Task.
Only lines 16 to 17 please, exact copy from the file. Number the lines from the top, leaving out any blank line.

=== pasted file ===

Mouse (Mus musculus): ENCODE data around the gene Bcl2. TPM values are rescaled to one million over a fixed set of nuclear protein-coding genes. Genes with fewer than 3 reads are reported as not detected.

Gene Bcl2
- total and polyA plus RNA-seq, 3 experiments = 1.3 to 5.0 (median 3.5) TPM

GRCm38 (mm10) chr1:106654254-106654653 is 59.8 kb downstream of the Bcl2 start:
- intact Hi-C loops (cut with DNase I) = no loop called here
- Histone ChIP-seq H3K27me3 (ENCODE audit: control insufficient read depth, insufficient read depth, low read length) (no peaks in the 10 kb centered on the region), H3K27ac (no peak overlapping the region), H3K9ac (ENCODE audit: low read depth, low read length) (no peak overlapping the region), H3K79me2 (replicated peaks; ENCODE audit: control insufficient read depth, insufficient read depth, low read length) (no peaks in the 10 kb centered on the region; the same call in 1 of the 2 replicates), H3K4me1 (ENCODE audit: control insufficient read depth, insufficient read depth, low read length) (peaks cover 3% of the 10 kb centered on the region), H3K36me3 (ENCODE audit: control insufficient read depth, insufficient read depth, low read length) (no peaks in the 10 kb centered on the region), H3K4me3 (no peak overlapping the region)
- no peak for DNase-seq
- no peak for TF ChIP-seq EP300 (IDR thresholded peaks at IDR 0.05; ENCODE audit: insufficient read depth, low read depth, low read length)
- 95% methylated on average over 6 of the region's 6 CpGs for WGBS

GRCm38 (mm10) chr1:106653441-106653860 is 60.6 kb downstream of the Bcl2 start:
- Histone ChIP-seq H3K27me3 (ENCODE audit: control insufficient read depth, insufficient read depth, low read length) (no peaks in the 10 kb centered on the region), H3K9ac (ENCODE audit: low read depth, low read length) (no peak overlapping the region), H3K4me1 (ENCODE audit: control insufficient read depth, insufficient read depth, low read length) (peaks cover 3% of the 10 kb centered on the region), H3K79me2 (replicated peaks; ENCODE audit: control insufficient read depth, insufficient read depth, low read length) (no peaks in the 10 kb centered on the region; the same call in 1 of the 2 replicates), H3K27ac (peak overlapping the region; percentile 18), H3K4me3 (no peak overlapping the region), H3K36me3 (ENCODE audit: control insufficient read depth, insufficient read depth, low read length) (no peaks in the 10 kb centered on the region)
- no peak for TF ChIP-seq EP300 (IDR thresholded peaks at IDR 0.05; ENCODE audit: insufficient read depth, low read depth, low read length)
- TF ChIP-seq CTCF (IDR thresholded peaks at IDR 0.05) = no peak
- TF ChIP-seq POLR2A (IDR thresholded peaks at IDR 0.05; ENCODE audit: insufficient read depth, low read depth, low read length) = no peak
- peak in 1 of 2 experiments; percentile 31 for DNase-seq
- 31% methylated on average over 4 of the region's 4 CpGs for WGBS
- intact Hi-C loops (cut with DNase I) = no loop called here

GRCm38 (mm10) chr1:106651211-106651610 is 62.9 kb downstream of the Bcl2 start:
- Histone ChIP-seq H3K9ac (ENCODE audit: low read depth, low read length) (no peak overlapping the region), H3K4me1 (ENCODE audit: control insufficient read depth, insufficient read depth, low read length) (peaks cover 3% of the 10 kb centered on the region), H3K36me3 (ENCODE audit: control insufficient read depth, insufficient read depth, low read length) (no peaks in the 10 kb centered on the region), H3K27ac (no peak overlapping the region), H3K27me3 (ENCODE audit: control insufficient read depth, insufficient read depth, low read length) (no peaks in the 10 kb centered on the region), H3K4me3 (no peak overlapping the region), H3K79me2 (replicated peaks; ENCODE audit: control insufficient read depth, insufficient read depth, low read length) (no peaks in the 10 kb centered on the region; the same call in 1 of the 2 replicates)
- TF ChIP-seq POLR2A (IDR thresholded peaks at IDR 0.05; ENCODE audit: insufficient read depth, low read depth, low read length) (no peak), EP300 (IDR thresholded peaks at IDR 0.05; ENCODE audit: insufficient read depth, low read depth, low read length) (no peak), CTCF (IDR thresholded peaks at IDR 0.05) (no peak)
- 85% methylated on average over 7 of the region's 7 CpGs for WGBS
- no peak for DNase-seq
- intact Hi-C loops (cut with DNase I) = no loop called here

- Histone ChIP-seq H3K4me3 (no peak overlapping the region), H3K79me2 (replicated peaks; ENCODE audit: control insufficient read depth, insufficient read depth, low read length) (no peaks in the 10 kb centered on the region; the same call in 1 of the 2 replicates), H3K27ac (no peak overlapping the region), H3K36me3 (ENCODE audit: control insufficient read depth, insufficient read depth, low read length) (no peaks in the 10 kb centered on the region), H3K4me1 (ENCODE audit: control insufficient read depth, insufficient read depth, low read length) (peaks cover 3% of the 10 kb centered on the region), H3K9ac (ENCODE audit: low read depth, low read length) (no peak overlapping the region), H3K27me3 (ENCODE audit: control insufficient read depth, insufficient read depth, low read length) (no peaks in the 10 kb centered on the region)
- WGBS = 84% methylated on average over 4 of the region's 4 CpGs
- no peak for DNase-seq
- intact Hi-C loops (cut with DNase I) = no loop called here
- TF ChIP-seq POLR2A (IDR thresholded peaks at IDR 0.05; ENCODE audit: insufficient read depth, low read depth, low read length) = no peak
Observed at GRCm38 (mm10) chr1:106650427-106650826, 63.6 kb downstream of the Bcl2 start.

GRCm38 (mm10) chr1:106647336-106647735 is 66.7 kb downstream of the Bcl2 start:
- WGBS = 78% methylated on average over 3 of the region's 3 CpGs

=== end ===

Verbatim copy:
- 31% methylated on average over 4 of the region's 4 CpGs for WGBS
- intact Hi-C loops (cut with DNase I) = no loop called here